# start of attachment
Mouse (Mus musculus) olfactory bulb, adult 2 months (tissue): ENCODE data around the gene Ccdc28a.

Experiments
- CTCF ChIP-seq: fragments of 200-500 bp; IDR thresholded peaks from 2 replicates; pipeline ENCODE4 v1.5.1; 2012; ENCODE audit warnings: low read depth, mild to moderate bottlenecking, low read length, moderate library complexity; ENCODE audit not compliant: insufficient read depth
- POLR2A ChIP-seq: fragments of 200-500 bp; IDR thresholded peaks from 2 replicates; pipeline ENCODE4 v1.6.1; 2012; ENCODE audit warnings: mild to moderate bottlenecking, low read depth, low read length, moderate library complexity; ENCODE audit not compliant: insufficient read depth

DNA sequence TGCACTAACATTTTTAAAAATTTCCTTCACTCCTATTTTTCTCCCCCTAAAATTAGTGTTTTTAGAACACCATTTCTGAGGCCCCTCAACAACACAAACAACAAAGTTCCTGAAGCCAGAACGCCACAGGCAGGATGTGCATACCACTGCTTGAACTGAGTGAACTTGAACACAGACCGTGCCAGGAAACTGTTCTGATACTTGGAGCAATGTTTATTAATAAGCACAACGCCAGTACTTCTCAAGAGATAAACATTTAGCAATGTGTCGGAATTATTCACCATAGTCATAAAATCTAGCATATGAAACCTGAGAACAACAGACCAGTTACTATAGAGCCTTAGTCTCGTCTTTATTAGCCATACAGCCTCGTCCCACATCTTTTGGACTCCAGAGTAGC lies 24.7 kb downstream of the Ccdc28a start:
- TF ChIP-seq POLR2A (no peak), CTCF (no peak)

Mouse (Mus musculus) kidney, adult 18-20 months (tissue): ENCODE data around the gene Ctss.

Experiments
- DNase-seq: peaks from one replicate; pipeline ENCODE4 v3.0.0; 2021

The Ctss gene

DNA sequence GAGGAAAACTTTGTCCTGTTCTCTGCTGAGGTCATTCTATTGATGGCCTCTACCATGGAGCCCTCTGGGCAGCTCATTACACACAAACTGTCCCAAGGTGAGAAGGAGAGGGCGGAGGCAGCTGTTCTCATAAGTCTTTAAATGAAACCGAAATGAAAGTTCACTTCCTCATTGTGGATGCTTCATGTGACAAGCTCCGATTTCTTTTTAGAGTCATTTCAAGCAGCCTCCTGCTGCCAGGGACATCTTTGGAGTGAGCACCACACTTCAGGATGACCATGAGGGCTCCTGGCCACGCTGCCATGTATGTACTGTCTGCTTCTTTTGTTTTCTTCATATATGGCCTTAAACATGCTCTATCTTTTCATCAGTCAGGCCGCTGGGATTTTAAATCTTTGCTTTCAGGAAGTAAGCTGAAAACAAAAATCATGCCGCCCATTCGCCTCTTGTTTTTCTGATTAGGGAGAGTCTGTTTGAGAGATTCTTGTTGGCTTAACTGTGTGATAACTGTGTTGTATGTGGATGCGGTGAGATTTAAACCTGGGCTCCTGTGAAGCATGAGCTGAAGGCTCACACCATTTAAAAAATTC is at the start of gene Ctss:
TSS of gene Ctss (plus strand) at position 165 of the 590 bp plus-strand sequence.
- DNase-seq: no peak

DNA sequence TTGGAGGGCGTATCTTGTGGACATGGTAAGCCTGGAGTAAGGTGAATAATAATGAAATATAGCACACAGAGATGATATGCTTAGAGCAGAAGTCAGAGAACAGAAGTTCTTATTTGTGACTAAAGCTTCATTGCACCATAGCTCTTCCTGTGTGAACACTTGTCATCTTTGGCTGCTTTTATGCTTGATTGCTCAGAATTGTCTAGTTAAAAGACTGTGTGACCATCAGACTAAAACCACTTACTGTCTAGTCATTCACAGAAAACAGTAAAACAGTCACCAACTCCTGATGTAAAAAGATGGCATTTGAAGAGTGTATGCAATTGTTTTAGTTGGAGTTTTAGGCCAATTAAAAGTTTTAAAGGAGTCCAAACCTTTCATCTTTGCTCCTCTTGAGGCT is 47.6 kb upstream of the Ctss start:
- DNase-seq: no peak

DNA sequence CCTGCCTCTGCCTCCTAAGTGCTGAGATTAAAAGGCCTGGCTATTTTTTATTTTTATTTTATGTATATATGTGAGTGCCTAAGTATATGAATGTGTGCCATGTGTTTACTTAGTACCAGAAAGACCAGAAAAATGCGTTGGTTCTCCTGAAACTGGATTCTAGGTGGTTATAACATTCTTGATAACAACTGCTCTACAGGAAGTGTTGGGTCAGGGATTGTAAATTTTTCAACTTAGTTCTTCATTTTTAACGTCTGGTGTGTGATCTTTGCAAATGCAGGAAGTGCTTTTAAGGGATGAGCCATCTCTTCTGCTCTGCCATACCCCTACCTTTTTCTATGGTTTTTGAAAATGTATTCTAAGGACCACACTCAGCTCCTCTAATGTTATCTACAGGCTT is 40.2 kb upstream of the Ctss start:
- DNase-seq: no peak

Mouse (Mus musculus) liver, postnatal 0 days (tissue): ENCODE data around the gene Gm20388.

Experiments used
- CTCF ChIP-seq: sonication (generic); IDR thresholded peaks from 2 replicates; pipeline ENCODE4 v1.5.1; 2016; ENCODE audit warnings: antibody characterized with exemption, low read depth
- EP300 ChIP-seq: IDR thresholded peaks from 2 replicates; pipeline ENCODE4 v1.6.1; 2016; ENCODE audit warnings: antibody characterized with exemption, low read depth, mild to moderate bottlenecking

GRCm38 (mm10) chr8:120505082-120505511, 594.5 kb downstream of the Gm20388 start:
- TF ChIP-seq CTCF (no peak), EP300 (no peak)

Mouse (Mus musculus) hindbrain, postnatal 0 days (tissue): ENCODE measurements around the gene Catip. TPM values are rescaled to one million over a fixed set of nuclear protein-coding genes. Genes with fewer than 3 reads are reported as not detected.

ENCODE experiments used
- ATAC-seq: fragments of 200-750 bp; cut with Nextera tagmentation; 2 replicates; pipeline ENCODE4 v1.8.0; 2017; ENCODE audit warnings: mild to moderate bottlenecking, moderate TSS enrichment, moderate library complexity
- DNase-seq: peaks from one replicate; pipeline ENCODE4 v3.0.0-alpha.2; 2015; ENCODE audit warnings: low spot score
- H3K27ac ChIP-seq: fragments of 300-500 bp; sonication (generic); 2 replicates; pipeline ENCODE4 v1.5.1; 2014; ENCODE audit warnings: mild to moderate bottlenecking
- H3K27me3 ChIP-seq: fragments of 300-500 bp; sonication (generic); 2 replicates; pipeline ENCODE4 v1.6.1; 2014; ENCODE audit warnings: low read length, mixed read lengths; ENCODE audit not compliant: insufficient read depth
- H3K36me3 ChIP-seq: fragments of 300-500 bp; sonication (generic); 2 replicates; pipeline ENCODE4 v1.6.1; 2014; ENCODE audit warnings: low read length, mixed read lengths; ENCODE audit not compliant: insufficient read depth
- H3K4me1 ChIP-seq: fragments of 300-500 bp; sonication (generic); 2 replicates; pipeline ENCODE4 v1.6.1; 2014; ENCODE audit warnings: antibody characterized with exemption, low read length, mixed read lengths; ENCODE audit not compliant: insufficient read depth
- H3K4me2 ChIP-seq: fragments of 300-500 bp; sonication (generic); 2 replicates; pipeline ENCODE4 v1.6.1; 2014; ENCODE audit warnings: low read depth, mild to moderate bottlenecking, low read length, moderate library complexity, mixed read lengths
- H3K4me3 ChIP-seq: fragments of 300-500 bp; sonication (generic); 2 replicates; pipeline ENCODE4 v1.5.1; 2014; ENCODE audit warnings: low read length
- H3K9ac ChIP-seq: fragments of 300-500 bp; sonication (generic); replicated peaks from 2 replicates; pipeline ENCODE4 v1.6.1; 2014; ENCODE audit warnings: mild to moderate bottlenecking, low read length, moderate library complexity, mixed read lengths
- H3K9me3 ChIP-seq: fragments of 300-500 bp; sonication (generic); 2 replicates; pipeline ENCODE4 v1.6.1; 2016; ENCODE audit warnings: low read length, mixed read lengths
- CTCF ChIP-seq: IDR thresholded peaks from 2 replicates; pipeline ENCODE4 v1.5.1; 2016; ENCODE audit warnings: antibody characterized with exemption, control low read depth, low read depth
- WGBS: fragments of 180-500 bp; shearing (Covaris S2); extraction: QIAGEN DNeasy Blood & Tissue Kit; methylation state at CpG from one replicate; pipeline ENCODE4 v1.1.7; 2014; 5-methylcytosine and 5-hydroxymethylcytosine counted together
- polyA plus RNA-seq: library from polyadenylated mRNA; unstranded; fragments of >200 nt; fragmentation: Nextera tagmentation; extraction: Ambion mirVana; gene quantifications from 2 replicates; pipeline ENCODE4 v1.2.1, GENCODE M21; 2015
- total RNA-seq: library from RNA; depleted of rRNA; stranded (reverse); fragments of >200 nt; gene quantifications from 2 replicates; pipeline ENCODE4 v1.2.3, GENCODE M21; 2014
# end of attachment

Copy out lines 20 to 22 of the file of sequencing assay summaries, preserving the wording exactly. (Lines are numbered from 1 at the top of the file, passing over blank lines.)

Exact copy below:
- CTCF ChIP-seq: sonication (generic); IDR thresholded peaks from 2 replicates; pipeline ENCODE4 v1.5.1; 2016; ENCODE audit warnings: antibody characterized with exemption, low read depth
- EP300 ChIP-seq: IDR thresholded peaks from 2 replicates; pipeline ENCODE4 v1.6.1; 2016; ENCODE audit warnings: antibody characterized with exemption, low read depth, mild to moderate bottlenecking

GRCm38 (mm10) chr8:120505082-120505511, 594.5 kb downstream of the Gm20388 start: